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Submission + - 5-Year-Old Critical Linux Vulnerability Patched (threatpost.com)

msm1267 writes: A critical, local code-execution vulnerability in the Linux kernel was patched more than a week ago, continuing a run a serious security issues in the operating system, most of which have been hiding in the code for years.

Details on the vulnerability were published Tuesday by researcher Philip Pettersson, who said the vulnerable code was introduced in August 2011. A patch was pushed to the mainline Linux kernel Dec. 2, four days after it was privately disclosed. Pettersson has developed a proof-of-concept exploit specifically for Ubuntu distributions, but told Threatpost his attack could be ported to other distros with some changes.

The vulnerability is a race condition that was discovered in the af_packet implementation in the Linux kernel, and Pettersson said that a local attacker could exploit the bug to gain kernel code execution from unprivileged processes. He said the bug cannot be exploited remotely.

Comment Re:Great System (Score 1) 211

This is for two days. It's not likely even the ultra rich are going to buy a new Mercedes specifically to bypass this rule when the maximum in fines they'll suffer will be EUR35. Not unless Europe has seen some significant deflation lately and EUR34 is the cost of a brand new Mercedes.

Comment Re:Banish cars from the city center (Score 2) 211

I used to walk half way across Reading, in the UK, from Sainsburys in the city center to my flat, carrying four or more bags of groceries. Older people had little carts, resembling carry on bags (the type with a slide out handle and two wheels) you'd see in an airport, to do the job.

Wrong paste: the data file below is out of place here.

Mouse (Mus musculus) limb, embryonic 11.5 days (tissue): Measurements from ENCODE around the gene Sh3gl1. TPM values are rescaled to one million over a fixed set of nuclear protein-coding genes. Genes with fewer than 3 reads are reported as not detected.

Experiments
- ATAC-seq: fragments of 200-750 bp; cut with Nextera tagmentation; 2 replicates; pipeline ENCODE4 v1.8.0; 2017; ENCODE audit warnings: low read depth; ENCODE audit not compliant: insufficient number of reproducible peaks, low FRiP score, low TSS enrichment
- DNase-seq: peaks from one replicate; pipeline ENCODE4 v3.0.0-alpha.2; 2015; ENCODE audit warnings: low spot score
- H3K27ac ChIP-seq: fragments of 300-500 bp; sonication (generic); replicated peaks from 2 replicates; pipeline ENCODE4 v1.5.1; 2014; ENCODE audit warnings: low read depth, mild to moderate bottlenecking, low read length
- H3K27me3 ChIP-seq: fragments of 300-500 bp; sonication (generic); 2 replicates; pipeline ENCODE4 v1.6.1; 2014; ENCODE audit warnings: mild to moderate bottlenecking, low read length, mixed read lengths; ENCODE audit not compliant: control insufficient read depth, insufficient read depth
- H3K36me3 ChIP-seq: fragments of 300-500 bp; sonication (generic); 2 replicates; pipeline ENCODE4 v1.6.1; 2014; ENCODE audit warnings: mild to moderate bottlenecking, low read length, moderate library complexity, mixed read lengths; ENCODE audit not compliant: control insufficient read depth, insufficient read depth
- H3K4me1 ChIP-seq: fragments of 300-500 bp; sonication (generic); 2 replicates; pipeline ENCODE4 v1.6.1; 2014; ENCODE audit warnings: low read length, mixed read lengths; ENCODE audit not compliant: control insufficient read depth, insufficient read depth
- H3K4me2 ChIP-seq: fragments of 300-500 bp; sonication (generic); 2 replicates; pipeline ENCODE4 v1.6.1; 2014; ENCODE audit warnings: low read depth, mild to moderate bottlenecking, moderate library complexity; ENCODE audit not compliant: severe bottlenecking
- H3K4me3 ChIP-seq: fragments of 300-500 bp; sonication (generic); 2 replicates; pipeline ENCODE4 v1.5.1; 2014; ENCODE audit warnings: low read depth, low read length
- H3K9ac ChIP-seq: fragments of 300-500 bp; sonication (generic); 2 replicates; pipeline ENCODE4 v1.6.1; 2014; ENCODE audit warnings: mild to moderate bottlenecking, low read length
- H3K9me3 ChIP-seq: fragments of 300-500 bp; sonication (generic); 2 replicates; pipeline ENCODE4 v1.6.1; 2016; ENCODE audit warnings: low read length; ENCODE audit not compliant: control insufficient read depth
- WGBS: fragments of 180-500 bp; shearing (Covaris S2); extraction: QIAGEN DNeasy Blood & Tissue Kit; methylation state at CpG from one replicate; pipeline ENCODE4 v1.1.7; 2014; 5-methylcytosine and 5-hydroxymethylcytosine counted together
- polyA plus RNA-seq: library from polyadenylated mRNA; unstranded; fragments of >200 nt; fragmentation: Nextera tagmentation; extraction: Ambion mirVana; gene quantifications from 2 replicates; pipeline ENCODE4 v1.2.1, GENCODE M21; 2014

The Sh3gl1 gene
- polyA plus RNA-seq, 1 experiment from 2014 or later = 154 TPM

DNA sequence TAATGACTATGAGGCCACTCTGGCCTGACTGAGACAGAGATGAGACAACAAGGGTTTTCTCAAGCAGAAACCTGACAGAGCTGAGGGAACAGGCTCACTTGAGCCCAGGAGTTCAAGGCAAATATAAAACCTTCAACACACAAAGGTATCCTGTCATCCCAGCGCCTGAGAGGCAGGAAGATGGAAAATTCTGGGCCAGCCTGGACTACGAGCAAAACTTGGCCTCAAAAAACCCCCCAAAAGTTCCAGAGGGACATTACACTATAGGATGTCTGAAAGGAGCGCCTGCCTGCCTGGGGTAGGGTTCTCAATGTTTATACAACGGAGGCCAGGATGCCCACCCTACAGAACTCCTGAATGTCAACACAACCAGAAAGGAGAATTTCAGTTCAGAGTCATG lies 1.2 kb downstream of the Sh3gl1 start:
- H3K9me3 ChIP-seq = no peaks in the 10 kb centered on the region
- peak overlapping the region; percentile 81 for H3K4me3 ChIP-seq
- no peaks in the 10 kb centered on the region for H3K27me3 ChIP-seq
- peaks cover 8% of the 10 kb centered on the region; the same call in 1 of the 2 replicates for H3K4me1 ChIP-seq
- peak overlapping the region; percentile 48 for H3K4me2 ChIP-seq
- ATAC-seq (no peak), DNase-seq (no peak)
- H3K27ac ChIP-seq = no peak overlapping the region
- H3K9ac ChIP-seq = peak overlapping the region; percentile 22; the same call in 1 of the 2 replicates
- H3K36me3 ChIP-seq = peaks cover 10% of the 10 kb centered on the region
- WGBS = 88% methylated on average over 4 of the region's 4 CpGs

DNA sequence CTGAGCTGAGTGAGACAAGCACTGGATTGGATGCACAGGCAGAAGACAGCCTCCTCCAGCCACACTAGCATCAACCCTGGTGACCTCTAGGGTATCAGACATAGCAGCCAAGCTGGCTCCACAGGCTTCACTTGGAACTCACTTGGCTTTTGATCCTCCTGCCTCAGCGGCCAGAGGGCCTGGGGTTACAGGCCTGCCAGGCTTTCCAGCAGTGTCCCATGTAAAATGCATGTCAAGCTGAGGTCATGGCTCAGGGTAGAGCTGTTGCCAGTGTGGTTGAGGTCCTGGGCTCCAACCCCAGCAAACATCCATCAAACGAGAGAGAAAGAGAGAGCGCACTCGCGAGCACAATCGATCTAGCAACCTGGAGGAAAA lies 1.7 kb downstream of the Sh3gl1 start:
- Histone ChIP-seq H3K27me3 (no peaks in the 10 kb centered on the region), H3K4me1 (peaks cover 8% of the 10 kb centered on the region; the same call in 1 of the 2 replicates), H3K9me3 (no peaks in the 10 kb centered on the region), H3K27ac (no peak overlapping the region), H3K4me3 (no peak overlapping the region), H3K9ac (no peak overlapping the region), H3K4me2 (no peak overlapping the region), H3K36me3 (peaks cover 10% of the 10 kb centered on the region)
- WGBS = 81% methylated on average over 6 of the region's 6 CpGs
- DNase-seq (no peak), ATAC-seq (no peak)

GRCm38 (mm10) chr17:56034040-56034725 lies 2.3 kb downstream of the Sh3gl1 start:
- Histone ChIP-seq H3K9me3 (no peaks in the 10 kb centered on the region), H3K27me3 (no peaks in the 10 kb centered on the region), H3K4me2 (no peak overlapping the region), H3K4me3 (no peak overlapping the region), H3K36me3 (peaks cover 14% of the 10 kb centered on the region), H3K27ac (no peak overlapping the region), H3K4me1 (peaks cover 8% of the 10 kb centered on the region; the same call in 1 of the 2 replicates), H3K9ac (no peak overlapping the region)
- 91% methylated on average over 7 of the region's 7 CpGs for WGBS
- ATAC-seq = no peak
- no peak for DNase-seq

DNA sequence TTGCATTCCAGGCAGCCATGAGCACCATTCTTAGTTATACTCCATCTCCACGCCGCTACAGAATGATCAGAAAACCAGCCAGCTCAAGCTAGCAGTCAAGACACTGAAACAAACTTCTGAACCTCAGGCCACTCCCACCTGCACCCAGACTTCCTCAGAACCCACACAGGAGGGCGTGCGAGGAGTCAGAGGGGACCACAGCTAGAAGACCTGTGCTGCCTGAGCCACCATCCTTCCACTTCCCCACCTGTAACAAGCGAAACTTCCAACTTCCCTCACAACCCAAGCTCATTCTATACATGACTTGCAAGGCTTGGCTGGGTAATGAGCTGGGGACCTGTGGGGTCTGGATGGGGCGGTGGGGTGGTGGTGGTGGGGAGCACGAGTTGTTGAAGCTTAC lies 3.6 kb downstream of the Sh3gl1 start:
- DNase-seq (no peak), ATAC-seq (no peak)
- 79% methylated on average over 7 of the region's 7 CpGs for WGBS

And in the event I really had too much weight in those bags to contemplate walking that distance, I'd take a bus.

Why would you think you'd need a magical transportation device for more than one grocery bag?

Comment Re:Way ahead of you (Score 1) 211

One issue with public transportation in the US (not so much in the EU) is that everyone assumes that the primary incentive to get people to use it must be cost. As a result, it's usually run on an absurdly low budget, given revenues are only a fraction of costs, and inevitably it ends up not being terribly useful. Which means few people ride it, at any cost.

If you want public transportation to be popular, you need to make it useful. Make it useful enough, and people will use it, even if the prices are similar to, or even higher than, other forms of transportation.

One Parisian above claims that it takes an hour and a half to cross the city to get from one suburb to another, while it takes 20 minutes by car. That, to me, is a sign that there aren't enough buses filling in the gaps. Here in Martin County, Florida the "bus system" appears to be designed to turn tax money into jobs, rather than provide a useful service, with buses spaced an hour apart, taking an inordinate length of time to cross the county, only offered during daylight hours, and providing no effective county to county service. If they ran every ten minutes, with express buses linking to nearby county systems, I'd probably use it, because I hate driving.

On a wider scale (yes, I know this isn't directly comparable, it's to demonstrate the point about usefulness vs price), Amtrak's Acela Express charges passengers orders of magnitude more per mile than, say, the Silver Meteor. It also carries 10-20x as many passengers. Why? Because it's useful. It links major population centers with an hourly service, rather than linking minor towns and cities with a once-a-day service. So people are willing to pay big money to travel on it. Which is why it makes double what it costs, as opposed to the Meteor which makes half of what it costs.

Build a useful service and they will come. You don't need to make it free. In fact, making it free is probably the worst possible thing you can do.

Cellphones

NSA, GCHQ Have Been Intercepting In-Flight Mobile Calls For Years (reuters.com) 95